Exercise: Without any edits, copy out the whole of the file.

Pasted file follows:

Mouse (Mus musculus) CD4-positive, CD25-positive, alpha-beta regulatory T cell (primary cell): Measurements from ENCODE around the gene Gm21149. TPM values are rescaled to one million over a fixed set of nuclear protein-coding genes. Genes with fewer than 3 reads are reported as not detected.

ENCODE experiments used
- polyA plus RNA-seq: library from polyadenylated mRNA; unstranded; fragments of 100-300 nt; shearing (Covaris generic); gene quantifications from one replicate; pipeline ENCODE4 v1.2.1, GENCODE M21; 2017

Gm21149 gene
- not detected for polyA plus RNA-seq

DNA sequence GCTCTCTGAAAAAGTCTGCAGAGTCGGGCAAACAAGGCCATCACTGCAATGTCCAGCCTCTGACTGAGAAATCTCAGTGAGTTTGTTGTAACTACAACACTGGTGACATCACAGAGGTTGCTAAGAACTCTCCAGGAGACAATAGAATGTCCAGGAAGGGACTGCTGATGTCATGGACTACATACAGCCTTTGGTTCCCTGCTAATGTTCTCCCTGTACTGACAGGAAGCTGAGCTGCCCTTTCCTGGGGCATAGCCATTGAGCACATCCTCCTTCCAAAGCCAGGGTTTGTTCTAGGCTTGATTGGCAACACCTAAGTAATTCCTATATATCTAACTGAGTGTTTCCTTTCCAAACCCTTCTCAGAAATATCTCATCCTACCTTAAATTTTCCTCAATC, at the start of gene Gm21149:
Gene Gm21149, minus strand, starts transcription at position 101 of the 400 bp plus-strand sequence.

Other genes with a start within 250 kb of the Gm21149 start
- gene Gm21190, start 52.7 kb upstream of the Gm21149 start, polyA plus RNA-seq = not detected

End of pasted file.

Mouse (Mus musculus) CD4-positive, CD25-positive, alpha-beta regulatory T cell (primary cell): Measurements from ENCODE around the gene Gm21149. TPM values are rescaled to one million over a fixed set of nuclear protein-coding genes. Genes with fewer than 3 reads are reported as not detected.

ENCODE experiments used
- polyA plus RNA-seq: library from polyadenylated mRNA; unstranded; fragments of 100-300 nt; shearing (Covaris generic); gene quantifications from one replicate; pipeline ENCODE4 v1.2.1, GENCODE M21; 2017

Gm21149 gene
- not detected for polyA plus RNA-seq

DNA sequence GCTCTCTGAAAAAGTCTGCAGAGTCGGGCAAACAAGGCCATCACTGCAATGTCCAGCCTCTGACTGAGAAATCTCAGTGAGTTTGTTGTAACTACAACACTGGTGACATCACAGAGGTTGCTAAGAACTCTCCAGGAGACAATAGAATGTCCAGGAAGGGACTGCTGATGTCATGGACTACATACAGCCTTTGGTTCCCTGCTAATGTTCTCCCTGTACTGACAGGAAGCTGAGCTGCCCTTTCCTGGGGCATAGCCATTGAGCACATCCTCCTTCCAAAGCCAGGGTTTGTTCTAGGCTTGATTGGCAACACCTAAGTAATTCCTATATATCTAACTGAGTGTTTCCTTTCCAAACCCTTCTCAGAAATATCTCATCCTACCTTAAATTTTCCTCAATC, at the start of gene Gm21149:
Gene Gm21149, minus strand, starts transcription at position 101 of the 400 bp plus-strand sequence.

Other genes with a start within 250 kb of the Gm21149 start
- gene Gm21190, start 52.7 kb upstream of the Gm21149 start, polyA plus RNA-seq = not detected